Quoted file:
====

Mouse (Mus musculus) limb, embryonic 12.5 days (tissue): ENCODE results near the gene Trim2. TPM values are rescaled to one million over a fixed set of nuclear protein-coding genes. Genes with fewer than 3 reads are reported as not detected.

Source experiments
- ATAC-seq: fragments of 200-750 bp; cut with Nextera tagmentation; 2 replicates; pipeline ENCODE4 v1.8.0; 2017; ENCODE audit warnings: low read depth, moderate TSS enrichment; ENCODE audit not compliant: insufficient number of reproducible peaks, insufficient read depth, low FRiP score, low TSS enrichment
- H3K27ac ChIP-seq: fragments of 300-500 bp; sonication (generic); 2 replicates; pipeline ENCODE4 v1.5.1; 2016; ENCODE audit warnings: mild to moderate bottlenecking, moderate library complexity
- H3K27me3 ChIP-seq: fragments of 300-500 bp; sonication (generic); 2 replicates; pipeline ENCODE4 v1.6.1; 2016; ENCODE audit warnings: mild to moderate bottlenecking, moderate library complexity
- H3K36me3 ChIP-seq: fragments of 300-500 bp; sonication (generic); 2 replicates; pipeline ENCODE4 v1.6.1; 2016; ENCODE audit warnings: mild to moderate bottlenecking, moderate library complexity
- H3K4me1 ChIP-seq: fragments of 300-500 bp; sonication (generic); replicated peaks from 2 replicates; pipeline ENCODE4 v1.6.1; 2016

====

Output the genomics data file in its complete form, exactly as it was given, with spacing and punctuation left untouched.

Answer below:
Mouse (Mus musculus) limb, embryonic 12.5 days (tissue): ENCODE results near the gene Trim2. TPM values are rescaled to one million over a fixed set of nuclear protein-coding genes. Genes with fewer than 3 reads are reported as not detected.

Source experiments
- ATAC-seq: fragments of 200-750 bp; cut with Nextera tagmentation; 2 replicates; pipeline ENCODE4 v1.8.0; 2017; ENCODE audit warnings: low read depth, moderate TSS enrichment; ENCODE audit not compliant: insufficient number of reproducible peaks, insufficient read depth, low FRiP score, low TSS enrichment
- H3K27ac ChIP-seq: fragments of 300-500 bp; sonication (generic); 2 replicates; pipeline ENCODE4 v1.5.1; 2016; ENCODE audit warnings: mild to moderate bottlenecking, moderate library complexity
- H3K27me3 ChIP-seq: fragments of 300-500 bp; sonication (generic); 2 replicates; pipeline ENCODE4 v1.6.1; 2016; ENCODE audit warnings: mild to moderate bottlenecking, moderate library complexity
- H3K36me3 ChIP-seq: fragments of 300-500 bp; sonication (generic); 2 replicates; pipeline ENCODE4 v1.6.1; 2016; ENCODE audit warnings: mild to moderate bottlenecking, moderate library complexity
- H3K4me1 ChIP-seq: fragments of 300-500 bp; sonication (generic); replicated peaks from 2 replicates; pipeline ENCODE4 v1.6.1; 2016